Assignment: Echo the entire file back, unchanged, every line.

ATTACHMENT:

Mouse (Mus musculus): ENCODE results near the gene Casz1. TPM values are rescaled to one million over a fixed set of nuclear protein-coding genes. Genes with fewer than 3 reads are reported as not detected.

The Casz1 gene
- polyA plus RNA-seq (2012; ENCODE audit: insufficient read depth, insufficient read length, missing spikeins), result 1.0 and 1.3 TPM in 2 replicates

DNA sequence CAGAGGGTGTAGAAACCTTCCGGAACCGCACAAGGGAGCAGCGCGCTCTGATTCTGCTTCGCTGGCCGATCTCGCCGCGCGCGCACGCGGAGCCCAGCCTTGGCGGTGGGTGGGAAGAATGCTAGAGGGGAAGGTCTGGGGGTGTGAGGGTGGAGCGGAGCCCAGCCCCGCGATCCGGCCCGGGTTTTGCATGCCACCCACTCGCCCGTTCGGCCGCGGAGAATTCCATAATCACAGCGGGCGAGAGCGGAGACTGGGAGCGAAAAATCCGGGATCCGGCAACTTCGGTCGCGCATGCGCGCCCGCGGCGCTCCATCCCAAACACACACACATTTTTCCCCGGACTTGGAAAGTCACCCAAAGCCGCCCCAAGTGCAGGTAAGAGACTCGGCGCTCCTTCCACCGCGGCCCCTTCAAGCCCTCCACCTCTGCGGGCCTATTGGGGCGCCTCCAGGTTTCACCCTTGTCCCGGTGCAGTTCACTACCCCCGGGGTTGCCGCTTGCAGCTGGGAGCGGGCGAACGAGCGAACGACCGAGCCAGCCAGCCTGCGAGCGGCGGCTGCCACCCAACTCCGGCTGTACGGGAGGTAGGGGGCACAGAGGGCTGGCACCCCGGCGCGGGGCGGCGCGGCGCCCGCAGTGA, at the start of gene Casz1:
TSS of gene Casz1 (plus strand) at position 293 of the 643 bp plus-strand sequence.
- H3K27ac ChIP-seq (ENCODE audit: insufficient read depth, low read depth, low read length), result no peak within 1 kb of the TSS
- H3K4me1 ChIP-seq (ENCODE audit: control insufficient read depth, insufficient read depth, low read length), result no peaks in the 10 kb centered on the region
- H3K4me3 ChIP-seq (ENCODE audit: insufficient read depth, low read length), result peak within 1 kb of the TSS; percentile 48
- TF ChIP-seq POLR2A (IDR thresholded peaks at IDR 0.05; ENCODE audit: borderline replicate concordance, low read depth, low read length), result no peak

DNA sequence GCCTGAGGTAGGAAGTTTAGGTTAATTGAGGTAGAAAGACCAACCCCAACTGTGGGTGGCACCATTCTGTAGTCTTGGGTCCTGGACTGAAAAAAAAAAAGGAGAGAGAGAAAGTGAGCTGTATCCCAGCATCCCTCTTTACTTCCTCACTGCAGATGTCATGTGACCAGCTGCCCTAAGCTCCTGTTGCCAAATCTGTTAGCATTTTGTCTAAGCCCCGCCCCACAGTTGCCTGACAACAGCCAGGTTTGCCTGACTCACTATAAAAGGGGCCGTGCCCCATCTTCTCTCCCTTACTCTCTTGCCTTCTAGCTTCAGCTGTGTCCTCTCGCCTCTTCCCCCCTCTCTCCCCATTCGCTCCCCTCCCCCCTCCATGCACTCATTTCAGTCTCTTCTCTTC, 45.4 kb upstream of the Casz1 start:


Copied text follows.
Mouse (Mus musculus): ENCODE results near the gene Casz1. TPM values are rescaled to one million over a fixed set of nuclear protein-coding genes. Genes with fewer than 3 reads are reported as not detected.

The Casz1 gene
- polyA plus RNA-seq (2012; ENCODE audit: insufficient read depth, insufficient read length, missing spikeins), result 1.0 and 1.3 TPM in 2 replicates

DNA sequence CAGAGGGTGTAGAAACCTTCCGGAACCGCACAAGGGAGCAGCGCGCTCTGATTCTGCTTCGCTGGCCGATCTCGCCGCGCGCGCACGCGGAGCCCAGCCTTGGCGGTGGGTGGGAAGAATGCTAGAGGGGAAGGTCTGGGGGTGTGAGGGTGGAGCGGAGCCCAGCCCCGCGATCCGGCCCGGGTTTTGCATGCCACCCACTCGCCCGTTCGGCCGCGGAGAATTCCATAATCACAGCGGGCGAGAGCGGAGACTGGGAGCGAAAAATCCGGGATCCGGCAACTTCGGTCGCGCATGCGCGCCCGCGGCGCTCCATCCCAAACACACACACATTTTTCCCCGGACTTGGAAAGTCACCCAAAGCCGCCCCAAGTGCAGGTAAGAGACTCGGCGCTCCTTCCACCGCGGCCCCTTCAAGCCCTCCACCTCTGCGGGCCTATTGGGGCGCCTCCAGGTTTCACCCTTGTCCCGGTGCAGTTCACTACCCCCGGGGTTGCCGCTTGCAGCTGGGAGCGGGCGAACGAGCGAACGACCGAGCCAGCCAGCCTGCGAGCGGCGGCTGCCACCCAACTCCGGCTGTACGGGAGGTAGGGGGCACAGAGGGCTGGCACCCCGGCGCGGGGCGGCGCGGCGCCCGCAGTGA, at the start of gene Casz1:
TSS of gene Casz1 (plus strand) at position 293 of the 643 bp plus-strand sequence.
- H3K27ac ChIP-seq (ENCODE audit: insufficient read depth, low read depth, low read length), result no peak within 1 kb of the TSS
- H3K4me1 ChIP-seq (ENCODE audit: control insufficient read depth, insufficient read depth, low read length), result no peaks in the 10 kb centered on the region
- H3K4me3 ChIP-seq (ENCODE audit: insufficient read depth, low read length), result peak within 1 kb of the TSS; percentile 48
- TF ChIP-seq POLR2A (IDR thresholded peaks at IDR 0.05; ENCODE audit: borderline replicate concordance, low read depth, low read length), result no peak

DNA sequence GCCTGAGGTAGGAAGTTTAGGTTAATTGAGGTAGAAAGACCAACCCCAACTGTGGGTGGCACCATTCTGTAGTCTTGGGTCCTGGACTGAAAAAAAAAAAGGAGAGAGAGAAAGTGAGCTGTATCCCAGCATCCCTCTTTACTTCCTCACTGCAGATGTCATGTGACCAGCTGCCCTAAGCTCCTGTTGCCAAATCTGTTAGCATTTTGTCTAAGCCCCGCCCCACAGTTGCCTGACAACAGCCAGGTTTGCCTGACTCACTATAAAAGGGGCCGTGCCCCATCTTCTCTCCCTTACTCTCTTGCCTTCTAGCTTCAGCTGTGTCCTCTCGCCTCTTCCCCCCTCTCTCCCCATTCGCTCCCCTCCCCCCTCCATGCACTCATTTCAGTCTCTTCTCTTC, 45.4 kb upstream of the Casz1 start: